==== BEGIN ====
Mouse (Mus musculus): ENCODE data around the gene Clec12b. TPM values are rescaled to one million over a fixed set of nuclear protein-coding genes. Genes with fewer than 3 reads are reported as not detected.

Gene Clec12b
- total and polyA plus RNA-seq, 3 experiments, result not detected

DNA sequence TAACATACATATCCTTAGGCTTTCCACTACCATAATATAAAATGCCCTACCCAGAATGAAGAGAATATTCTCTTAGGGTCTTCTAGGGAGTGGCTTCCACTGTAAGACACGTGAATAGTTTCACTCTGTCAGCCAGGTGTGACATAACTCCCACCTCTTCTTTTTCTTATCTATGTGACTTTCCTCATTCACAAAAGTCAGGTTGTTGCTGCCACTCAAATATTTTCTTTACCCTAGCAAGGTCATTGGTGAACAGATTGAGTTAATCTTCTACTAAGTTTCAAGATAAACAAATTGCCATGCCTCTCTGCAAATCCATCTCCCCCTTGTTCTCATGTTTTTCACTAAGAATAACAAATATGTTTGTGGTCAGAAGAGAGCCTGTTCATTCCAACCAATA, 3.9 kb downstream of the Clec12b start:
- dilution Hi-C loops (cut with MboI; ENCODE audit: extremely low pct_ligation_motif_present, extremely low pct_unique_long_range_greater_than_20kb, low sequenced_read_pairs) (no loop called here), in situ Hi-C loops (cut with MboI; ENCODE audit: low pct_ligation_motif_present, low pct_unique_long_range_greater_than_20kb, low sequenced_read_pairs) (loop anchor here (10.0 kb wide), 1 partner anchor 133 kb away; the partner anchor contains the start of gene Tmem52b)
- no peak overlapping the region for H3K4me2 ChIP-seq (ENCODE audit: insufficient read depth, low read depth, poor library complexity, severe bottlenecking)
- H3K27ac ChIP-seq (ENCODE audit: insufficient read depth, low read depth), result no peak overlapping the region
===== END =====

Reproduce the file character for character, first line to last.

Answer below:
Mouse (Mus musculus): ENCODE data around the gene Clec12b. TPM values are rescaled to one million over a fixed set of nuclear protein-coding genes. Genes with fewer than 3 reads are reported as not detected.

Gene Clec12b
- total and polyA plus RNA-seq, 3 experiments, result not detected

DNA sequence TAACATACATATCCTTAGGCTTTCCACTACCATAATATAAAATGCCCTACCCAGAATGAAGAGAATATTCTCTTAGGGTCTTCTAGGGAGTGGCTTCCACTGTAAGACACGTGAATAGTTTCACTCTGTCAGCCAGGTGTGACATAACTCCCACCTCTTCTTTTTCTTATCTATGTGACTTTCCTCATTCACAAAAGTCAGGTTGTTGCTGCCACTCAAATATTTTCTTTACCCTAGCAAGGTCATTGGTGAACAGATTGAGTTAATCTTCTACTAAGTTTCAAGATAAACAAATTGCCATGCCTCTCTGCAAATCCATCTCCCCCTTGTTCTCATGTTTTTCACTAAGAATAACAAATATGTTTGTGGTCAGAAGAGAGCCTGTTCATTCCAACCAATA, 3.9 kb downstream of the Clec12b start:
- dilution Hi-C loops (cut with MboI; ENCODE audit: extremely low pct_ligation_motif_present, extremely low pct_unique_long_range_greater_than_20kb, low sequenced_read_pairs) (no loop called here), in situ Hi-C loops (cut with MboI; ENCODE audit: low pct_ligation_motif_present, low pct_unique_long_range_greater_than_20kb, low sequenced_read_pairs) (loop anchor here (10.0 kb wide), 1 partner anchor 133 kb away; the partner anchor contains the start of gene Tmem52b)
- no peak overlapping the region for H3K4me2 ChIP-seq (ENCODE audit: insufficient read depth, low read depth, poor library complexity, severe bottlenecking)
- H3K27ac ChIP-seq (ENCODE audit: insufficient read depth, low read depth), result no peak overlapping the region